Fashion is an expression; it is what we wish to communicate about ourselves but does the cost of our addiction come at a price, or are we blinded by a hunger for ‘want’ that we refuse to ignore it?
On the Anzac holiday weekend, my husband and I took the opportunity to attend the screening of “The True Cost” documentary held at Brisbane’s Food Connect Homestead and run by Fashion Evolution, a locally based community awareness group. This was an event organised in support of Fashion Revolution, a United Kingdom not-for-profit community interest company known for their annual global movement of raising awareness of the “true cost” that our demand for fashion has on human rights, sustainability and the environment.
Catalyst for change
On 24 April 2013, 1,134 people were killed and over 2,500 were injured when the Rana Plaza complex collapsed in Dhaka, Bangladesh. It was following this tragic event three years ago that Fashion Revolution was born and with it the mission to bring global awareness to the rights of the 40+ million garment workers across the world with a simple campaign questioning “Who Made My Clothes?” This campaign seeks to bring transparency to an industry in an era of disconnection with the maker.
“We believe in an industry that values people, the environment, creativity and profit in equal measure. Our mission is to bring everyone together to make that happen.” – Fashion Revolution
In a $3 trillion a year industry, where cheap clothes are abundantly assessable it is easy to ignore the processes that are involved in who makes our clothes and the conditions they are produced under. I have always been a bit of a ‘fashion hound’, seeking out the best buys, the so-called ‘bargains’ and how I could manipulate a look to suit my chosen style.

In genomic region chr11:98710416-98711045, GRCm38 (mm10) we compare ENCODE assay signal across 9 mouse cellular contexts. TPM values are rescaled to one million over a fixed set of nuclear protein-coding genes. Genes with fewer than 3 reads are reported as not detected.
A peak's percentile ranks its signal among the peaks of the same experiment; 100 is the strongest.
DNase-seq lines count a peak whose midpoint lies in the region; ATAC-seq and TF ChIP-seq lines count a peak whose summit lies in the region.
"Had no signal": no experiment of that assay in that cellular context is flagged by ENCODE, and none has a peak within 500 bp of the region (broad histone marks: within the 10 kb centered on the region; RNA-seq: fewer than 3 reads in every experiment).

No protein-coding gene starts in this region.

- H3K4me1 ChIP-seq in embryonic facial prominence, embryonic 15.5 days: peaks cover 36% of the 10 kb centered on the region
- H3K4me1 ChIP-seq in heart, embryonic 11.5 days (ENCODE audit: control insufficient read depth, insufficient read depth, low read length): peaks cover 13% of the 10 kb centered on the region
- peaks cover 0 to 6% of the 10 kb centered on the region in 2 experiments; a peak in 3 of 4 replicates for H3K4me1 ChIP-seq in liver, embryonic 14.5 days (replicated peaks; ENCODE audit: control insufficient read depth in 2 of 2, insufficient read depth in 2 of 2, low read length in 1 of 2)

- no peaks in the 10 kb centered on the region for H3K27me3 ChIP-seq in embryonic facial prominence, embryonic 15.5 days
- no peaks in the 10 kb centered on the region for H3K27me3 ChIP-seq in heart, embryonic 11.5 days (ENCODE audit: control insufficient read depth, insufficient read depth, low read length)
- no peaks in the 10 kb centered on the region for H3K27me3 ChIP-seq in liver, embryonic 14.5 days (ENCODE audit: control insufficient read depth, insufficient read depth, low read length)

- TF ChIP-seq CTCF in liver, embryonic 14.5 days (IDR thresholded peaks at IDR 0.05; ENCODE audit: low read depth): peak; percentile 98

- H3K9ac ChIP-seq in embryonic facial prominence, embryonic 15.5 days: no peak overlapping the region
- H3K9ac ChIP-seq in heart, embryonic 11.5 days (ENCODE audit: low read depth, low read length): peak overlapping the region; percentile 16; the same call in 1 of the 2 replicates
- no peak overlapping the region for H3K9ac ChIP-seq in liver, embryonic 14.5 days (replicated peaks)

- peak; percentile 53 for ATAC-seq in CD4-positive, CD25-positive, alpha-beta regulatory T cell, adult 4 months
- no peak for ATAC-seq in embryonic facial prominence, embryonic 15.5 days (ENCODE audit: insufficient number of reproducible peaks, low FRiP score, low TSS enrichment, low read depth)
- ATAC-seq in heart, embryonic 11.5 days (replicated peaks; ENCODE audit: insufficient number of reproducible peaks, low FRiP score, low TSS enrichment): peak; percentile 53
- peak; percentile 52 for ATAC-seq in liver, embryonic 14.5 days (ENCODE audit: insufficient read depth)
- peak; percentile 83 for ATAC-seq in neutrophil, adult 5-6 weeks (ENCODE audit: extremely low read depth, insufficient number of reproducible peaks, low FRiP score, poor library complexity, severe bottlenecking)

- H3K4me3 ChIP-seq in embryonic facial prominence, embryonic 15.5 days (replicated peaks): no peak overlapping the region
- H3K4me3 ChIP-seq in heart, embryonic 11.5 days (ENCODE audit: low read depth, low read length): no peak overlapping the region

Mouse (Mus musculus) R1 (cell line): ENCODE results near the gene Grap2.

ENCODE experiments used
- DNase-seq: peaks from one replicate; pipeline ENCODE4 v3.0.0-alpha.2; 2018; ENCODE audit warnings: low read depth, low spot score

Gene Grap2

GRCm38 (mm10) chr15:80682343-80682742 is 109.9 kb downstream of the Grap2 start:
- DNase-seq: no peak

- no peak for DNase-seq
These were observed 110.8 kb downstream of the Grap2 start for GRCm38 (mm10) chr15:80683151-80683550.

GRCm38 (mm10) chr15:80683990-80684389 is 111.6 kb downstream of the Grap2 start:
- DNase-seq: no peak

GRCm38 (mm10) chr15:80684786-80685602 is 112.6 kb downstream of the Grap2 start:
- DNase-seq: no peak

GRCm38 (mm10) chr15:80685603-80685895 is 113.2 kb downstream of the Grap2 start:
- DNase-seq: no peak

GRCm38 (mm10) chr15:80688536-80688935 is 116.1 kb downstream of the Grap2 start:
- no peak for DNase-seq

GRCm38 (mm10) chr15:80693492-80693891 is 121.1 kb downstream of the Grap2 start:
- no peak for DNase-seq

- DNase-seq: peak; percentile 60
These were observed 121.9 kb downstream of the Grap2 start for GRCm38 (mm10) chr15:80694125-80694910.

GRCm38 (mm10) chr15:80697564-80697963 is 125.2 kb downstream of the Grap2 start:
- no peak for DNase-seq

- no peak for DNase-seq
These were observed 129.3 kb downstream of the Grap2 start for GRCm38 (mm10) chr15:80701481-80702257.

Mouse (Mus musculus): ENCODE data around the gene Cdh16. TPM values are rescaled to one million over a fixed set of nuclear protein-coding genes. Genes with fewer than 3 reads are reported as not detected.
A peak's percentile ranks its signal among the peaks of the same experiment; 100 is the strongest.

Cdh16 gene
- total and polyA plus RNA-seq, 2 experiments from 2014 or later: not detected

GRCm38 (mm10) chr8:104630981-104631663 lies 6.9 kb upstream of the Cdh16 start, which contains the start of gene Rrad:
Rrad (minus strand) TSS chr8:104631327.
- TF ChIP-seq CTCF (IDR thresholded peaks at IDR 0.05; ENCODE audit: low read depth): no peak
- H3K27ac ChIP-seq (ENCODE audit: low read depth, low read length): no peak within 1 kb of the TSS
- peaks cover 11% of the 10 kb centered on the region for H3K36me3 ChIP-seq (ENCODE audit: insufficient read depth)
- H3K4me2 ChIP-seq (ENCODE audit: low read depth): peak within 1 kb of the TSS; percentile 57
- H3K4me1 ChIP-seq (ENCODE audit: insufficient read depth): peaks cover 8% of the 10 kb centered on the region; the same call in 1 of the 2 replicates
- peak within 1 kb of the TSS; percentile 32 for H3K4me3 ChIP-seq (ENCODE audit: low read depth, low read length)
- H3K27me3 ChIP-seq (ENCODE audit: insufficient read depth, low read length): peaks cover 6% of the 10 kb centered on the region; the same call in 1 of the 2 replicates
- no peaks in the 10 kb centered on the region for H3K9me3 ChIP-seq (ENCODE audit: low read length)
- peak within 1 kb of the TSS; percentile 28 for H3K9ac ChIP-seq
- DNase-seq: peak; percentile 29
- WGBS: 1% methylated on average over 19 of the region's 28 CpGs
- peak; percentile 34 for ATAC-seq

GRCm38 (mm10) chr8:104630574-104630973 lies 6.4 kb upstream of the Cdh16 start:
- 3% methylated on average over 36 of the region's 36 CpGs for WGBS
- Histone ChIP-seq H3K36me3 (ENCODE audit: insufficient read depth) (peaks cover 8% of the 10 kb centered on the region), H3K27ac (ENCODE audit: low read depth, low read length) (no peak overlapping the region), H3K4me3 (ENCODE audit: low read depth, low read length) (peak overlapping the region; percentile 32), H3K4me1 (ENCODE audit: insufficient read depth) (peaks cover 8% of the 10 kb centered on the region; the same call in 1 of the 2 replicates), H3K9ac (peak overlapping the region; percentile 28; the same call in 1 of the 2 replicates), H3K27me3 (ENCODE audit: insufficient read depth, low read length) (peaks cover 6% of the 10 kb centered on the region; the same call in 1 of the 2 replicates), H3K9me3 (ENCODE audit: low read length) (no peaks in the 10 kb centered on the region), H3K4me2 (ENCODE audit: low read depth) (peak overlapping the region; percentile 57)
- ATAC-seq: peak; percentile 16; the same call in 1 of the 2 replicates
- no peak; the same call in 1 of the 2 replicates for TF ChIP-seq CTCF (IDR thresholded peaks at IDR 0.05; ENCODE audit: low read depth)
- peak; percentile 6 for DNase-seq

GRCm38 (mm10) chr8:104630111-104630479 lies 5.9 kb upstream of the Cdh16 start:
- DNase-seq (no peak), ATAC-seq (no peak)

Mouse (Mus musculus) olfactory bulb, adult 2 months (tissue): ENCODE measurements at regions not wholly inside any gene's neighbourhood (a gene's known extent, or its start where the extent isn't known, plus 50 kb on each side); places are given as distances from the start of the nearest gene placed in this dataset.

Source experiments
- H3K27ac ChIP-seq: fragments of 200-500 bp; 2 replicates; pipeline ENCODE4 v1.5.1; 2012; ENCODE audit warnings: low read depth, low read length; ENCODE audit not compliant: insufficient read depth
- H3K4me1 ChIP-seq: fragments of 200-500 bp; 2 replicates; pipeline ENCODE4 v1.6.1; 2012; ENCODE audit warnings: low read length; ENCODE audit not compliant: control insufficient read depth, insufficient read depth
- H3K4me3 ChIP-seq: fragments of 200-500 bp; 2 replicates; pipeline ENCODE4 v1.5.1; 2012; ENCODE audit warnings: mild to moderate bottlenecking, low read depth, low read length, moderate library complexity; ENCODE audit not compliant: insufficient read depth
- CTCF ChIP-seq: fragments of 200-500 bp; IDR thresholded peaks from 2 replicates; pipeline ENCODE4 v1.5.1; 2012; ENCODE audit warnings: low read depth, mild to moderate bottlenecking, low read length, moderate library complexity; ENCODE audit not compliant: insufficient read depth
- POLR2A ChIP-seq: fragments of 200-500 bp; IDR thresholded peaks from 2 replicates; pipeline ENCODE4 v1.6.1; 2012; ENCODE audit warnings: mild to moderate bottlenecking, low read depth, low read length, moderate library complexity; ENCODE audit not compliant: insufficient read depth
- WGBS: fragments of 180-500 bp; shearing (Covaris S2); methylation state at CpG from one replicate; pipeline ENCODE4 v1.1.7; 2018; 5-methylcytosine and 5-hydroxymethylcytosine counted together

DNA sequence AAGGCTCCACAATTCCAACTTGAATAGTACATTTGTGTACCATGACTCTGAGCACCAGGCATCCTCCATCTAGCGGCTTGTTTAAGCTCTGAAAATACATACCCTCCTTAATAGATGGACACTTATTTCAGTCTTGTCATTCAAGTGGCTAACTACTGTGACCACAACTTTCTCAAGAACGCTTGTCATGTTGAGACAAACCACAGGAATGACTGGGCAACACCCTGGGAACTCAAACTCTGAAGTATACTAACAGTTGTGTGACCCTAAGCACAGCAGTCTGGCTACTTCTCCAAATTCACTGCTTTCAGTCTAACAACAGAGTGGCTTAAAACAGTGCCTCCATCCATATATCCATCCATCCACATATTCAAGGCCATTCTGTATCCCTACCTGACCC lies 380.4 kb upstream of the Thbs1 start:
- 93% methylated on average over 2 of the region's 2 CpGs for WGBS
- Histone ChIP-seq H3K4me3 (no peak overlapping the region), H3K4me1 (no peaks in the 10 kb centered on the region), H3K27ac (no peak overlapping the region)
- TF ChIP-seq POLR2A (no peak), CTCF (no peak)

My part in the clothing revolution
With a big gulp I admit I have numerous cupboards full of clothing. After viewing The True Cost documentary, I feel a great deal of shame. It is with naivety that one innocently reviews a clothing tag here in Australia and reads the words “Made in China” or “Made in India”, this is the era that we have grown up in is it not; this common association that our clothing is made abroad?
I raise my hand and admit that I was ignorant. It is always easier to ignore a problem when you can’t see it physically for yourself.
So who are the people that make our clothes?
Eighty-five per cent of all garment workers in the world are women. Do these workers share the same rights as those of us in the Western World? The answer is no.
It is paramount that global and smaller supply chains sourcing production from developing countries focus on providing fair working conditions for their employees, where a decent pay is awarded the worker, and equally where they can be assured of safe conditions. This seems to be a simple decent human right.
“If you don’t like it, you don’t have to buy in to it”
This was wisely stated by Stella McCarthy and she is right. The power is in our hands and we have the ability to change the direction to how we globally consume.